Highlights from CES for the Semiconductor Landscape
In this episode of The Circuit, Ben Bajarin and Jay Goldberg discuss their experience at CES and the presence of AI in various products. They explore the evolution of massage chairs and the AI wash in the industry. They also analyze the two tracks of AI at CES, with a more muted presence in big vendor booths and a greater focus in Eureka Park. The conversation delves into the role of AI in semiconductor vendors and the importance of on-device AI. They discuss the balance between cloud and edge AI and the outlook for semiconductors in 2024. They also touch on the revival of VR and AR and the potential for exciting developments in the future.
CES 2024 witnessed a nuanced approach to artificial intelligence, as vendors showcased AI applications that extend beyond the hype and focus on practical usage. Ben Bajarin and Jay Goldberg, discussing their experiences at the event, emphasized the trend of AI technology becoming an integral but not overstated part of products and services—highlighting the industry’s shift towards substantiated and clear-cut utilities over the simple labeling of features as AI.
The presence of AI at CES 2024 was more subdued than previous sessions, where smart assistants pervaded almost every exhibit. Kohler’s smart toilet, for instance, was branded as utilizing AI for sensor fusion, exemplifying how features previously not labeled as AI are now comfortably placed under that banner—though these applications are not necessarily akin to buzz-worthy generative AI models like GPT.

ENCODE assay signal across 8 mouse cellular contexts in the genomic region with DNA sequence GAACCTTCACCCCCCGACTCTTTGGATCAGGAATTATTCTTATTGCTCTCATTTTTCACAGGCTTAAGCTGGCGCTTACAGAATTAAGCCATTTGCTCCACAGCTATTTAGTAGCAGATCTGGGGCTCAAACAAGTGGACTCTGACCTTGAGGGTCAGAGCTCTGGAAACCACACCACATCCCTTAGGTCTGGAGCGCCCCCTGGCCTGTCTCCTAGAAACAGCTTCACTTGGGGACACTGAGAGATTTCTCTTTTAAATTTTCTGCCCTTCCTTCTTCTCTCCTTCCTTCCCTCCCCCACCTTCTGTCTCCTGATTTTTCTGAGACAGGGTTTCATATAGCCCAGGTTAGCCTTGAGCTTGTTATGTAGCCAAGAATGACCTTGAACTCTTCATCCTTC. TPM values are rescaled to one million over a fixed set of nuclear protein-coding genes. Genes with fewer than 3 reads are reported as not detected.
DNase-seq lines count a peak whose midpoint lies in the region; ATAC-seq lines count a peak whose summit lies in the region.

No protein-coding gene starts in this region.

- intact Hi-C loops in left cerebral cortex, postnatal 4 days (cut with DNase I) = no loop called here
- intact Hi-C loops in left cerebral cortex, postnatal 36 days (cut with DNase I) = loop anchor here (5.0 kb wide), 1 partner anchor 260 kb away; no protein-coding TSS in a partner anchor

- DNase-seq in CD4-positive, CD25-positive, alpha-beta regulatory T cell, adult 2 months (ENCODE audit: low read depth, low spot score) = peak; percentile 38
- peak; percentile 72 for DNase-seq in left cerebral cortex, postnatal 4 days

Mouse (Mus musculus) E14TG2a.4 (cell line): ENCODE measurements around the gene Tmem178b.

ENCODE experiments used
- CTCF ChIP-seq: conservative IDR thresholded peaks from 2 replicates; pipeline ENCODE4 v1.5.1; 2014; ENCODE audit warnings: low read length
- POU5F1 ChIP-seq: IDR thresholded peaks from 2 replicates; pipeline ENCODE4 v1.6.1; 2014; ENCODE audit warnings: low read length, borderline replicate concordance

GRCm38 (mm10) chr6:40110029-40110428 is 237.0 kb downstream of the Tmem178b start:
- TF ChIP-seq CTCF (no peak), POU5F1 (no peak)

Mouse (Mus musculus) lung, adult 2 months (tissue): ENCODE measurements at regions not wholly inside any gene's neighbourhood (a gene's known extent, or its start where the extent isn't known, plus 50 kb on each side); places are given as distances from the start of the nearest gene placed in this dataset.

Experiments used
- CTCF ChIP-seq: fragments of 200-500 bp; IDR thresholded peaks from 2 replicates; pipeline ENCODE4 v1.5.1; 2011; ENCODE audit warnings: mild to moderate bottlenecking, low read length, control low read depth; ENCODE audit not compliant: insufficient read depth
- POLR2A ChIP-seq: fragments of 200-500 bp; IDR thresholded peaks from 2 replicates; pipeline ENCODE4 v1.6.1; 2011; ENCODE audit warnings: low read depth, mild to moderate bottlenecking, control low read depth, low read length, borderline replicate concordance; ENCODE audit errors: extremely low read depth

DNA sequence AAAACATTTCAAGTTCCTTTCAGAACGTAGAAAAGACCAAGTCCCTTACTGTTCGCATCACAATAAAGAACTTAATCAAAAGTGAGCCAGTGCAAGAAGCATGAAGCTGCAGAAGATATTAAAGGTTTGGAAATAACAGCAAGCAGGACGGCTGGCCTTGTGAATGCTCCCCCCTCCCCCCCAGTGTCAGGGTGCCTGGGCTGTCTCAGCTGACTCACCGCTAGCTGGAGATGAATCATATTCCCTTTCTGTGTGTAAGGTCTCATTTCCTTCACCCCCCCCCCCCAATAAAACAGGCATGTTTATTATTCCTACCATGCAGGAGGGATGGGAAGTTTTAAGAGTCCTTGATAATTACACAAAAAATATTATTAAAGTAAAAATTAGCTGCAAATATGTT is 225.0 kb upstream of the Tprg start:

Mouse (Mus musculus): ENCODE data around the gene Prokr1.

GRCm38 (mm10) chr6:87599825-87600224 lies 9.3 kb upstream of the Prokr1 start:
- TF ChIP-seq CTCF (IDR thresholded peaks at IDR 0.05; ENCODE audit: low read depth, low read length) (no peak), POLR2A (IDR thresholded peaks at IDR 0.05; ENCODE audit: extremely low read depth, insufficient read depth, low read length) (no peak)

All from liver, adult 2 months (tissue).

On the company front, startups in Eureka Park used AI as a buzzword to attract funding, while the larger, established vendors were quieter about AI. Lenovo presented products such as the Yoga Book i9, demonstrating AI’s utility in battery life management without explicitly marketing it as an AI feature. This pragmatic integration was evident across various fields, with John Deere exhibiting an autonomous tilling vehicle with substantial capabilities yet an understated label regarding AI.
From a semiconductor perspective, the discussion predicted this year lays the groundwork for a future where AI, mixed reality, and next-gen silicon designed with specific AI applications in mind could create a surge in demand and innovation. This may take a few years to materialize fully, but the foundation is being set for a significant advancement in how devices perform AI tasks, both locally and in conjunction with cloud computing.
In summary, CES 2024 marks a turning point for AI in the tech industry—a step towards maturity in terms of application and integration, moving away from the flashiness of AI as a mere marketing term to its substantial role in solving concrete problems across various sectors. This trend suggests a hopeful trajectory for the semiconductor industry, particularly as new use cases emerge that leverage the balance of cloud and edge computing, driving forward the symbiotic growth of AI applications and the hardware that powers them.